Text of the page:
It was a deadly week on Stettler-area roads, with two people left dead and several injured in separate incidents.
A 64-year-old Stettler man was killed when the motorcycle he was driving crossed into oncoming traffic and collided with a semi-truck around 1 p.m. on Oct. 8. The collision happened on Highway 11, about a kilometre south of the intersection with Highway 12. RCMP, Stettler Regional Fire and Rescue, and emergency medical services (EMS) attended the collision, where the motorcycle driver was declared dead.
The 43-year-old Stetter man behind the wheel of the semi-truck was uninjured. A traffic reconstructionist travelled from Red Deer to analyze the collision, which closed the highway for several hours. Weather, traffic and speed were not believed to be a factor, and while it will take months for tests to confirm if alcohol or drugs were a factor, RCMP Cpl. Ryan Koehli said it’s not believed to have been a factor, either.
The motorcyclist was wearing a helmet. No charges are being laid.
Three days later on Oct. 11, a 20-year-old Stettler man was killed when his pick-up truck rolled on Highway 12, inside the Town of Stettler. The collision, which happened shortly after midnight, had the highway closed for several hours.
The 20-year-old driver of the truck was pronounced dead at scene, and one of his two 18-year-old passengers was taken by ground ambulance to Stettler Hospital with serious but non-life threatening injuries. The second passenger was airlifted by STARS to the Royal Alexandra Hospital in Edmonton.
According to Const. Robert Harms, the collision remains under investigation with the assistance of an RCMP collision analyst, with a cause yet to be determined. However, “speed is believed to be a factor in the collision,” Harms noted.
Constable injured as police car rammed during arrestA Stettler RCMP constable had his car was rammed during an arrest, causing him minor injuries and seriously damaging the cruiser.
Shortly before midnight on Monday, Oct. 12, police received a call about a vehicle cruising in the industrial area of the town. The first RCMP member on scene found the vehicle, a black Ford truck determined to be stolen, and activated his emergency lights and siren. The truck sped past the cruiser, then reversed direction and drove directly at a second RCMP cruiser that had responded to the call.
“(The truck driver) drove directly at the second police vehicle, ramming the front right corner, causing extensive damage to the police vehicle,” Stettler RCMP detachment commander Cpl. Cameron Russell said.
After disabling the cruiser, the driver of the truck continued pushing the truck several meters before the driver and passengers were arrested.
The constable in the damaged cruiser was taken to the hospital as a precaution, though he was released with minor injuries.
Both passengers in the vehicle, Christopher Weich, 28 of Trochu and Brady Shivak, 33 of Vancouver Island, have been charged with possession of stolen property. Shivak faces a second charge of possession of stolen property and a charge of possession of crystal methamphetamine.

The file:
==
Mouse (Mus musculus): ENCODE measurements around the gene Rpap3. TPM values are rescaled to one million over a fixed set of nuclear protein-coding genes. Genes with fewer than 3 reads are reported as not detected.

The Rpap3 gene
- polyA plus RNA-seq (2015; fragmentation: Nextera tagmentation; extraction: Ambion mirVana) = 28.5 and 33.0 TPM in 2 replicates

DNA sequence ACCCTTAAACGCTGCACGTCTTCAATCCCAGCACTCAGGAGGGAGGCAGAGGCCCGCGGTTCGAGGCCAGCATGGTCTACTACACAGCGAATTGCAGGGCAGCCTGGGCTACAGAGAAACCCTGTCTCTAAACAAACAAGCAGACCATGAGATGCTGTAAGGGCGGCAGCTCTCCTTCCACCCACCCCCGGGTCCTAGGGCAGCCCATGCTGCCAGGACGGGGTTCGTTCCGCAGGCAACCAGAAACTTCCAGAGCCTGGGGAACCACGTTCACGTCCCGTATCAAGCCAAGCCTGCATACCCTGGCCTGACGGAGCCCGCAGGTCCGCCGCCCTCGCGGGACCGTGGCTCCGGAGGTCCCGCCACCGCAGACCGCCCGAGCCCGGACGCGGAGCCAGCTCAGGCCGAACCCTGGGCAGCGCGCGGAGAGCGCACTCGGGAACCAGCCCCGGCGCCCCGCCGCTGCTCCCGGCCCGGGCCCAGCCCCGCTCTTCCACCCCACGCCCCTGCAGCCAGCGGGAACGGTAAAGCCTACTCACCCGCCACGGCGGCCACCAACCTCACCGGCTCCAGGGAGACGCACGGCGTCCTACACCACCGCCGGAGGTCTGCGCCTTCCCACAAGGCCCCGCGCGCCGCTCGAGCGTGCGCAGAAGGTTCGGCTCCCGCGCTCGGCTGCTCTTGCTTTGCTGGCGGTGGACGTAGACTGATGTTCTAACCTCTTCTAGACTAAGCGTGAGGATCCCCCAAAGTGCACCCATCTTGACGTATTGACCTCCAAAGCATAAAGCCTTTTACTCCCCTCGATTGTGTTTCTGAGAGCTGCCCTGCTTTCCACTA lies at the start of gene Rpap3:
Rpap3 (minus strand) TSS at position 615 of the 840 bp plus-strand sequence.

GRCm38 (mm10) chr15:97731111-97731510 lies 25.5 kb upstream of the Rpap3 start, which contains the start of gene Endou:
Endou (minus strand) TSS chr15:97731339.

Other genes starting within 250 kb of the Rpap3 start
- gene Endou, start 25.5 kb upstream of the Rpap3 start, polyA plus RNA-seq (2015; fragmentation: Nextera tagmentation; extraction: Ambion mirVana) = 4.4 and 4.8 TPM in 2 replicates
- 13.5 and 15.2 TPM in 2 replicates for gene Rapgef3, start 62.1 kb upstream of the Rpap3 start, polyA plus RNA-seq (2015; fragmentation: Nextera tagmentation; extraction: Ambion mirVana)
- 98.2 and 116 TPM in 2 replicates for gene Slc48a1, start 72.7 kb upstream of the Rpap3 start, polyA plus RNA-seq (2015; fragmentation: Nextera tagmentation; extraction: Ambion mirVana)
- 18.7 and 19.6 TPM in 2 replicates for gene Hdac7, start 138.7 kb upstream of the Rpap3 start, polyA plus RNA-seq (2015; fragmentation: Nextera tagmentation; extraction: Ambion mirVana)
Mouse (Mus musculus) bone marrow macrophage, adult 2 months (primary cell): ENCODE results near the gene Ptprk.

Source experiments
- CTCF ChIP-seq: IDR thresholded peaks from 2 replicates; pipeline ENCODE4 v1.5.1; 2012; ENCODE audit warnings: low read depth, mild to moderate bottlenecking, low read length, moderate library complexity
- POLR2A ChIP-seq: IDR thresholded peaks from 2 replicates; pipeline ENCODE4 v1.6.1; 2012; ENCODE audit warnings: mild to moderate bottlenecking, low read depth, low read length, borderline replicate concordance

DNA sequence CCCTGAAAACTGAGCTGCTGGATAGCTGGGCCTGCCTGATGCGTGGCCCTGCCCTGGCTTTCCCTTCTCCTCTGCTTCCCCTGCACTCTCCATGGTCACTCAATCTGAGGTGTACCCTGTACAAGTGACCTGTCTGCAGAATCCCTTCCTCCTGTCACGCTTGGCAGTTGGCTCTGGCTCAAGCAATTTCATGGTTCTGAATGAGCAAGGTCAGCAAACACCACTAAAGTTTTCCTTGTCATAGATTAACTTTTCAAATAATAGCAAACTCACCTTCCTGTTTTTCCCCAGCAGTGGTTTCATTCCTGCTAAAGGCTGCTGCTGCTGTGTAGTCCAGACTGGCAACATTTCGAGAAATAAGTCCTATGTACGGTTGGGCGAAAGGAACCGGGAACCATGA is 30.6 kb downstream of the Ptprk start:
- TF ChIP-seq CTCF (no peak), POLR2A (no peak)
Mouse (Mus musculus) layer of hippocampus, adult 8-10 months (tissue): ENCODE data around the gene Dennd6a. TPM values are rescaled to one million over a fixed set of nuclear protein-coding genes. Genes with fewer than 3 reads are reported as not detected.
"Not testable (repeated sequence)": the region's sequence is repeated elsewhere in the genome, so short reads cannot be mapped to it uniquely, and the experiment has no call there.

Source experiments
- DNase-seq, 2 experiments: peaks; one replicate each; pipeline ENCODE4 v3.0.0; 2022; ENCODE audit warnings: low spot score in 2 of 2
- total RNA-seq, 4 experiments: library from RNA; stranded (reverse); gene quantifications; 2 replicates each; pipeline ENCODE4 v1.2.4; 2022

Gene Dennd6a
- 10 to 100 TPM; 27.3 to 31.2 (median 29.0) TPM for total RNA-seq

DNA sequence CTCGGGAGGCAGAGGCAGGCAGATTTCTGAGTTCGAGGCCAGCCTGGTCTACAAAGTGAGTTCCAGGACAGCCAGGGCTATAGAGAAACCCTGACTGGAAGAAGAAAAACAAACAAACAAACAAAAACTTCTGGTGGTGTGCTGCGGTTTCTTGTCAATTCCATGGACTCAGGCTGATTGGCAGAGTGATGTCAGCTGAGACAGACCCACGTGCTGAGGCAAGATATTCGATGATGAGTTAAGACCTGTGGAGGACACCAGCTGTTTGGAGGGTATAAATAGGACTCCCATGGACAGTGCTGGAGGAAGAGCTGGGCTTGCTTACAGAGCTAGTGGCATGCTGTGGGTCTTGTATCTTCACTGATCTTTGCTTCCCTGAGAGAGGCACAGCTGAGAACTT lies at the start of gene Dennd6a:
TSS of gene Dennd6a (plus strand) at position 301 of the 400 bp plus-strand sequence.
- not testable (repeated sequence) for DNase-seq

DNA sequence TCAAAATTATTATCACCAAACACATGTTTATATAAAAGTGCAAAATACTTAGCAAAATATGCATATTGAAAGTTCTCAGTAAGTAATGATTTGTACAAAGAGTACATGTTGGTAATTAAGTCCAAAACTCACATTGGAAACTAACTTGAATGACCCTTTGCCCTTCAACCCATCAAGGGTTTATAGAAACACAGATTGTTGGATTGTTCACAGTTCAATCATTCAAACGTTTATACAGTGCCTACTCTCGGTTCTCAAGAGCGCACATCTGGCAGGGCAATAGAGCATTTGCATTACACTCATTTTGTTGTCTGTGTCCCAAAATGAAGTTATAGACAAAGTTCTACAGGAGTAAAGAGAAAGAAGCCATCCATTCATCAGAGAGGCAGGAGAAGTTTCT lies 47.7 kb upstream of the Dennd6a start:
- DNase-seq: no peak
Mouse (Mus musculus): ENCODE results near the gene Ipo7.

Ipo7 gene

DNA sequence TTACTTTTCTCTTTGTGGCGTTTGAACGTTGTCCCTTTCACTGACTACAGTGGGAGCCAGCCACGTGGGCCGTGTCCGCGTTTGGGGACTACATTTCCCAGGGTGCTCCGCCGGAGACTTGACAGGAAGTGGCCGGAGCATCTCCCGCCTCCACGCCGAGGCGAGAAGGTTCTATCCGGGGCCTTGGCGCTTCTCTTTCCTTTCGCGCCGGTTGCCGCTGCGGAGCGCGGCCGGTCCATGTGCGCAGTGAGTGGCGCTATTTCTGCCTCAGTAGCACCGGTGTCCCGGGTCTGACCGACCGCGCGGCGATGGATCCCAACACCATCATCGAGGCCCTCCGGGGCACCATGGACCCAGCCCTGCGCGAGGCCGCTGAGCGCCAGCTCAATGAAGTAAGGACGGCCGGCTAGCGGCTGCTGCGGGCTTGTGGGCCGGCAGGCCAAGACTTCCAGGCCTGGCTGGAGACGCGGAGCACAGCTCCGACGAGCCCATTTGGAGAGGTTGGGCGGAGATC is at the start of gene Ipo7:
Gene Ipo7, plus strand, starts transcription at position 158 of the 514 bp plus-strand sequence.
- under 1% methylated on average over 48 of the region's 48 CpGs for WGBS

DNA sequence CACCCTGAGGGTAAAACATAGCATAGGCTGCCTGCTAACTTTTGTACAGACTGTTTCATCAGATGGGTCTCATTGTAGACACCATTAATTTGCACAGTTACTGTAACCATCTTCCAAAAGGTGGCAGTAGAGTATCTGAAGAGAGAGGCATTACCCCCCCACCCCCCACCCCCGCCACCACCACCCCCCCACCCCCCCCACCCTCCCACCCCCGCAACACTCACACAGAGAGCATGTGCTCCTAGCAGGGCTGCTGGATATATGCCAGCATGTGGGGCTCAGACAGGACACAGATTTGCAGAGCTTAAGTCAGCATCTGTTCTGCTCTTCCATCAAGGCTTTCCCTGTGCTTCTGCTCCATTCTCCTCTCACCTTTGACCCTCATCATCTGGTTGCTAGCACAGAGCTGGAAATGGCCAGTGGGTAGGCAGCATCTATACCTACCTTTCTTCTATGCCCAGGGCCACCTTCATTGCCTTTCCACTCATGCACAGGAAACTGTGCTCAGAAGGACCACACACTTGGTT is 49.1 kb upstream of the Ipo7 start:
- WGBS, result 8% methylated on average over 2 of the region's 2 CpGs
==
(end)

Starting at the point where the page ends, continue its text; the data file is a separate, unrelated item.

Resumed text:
Charges against the driver are pending and the investigation continues.
Community comes together to fight theftsWhen the economy started to have problems last year, now-retired Sgt. Duncan Babchuk said he expected to see some types of crime go up, including break-and-enters. While the statistics aren’t in yet to prove his prediction true or false, members of the community have a feeling that crime is definitely on the rise.
In July, Cory Marshall started the Facebook group called Stettler and Area Thefts, all with the goal of helping the community help each other find things that had been stolen.
“Anything from a child’s bike, up to a camper or vehicle, is allowed,” Marshall said on the Facebook page.
Since then, the page has been used by both people and businesses who have had property stolen — trucks, bicycles and reported break-ins. Some businesses post surveillance photos. Others post pictures of stolen vehicles, only to have photos posted by others asking, “Is this your truck? It’s at this location.”
Lately, the page has taken on a new use as well, a digital community group that reports to each other suspicious behaviour.
“Driving home from work and about to turn down my back alley,” one woman wrote on the group’s wall. “Saw three guys walking on the road trying to open doors of vehicles. Just down from the arena.”
Another day, another post: “Blue Ford F250 or 350 cruising around Erskine. I was sitting in my vehicle when it backed down our driveway. When I opened my door it took off. Reported to the RCMP and drove around town. Found it driving around slowly, driving in and out of people’s driveways.”
Koehli said he wasn’t familiar with the Facebook group specifically, but noted that “any engagement from the citizens is appreciated, and tips are followed up on. Any community group that raises awareness of an issue is helpful.”
He said that when people phone the RCMP to report stolen vehicles, a patrol is made in the area in the hopes of a quick recovery.
In the meantime, people can help make their vehicles unattractive to thieves by not leaving keys inside the vehicle, locking doors, and not keeping valuables in the vehicle. If there has to be items kept in the vehicle, they should not be kept in plain sight.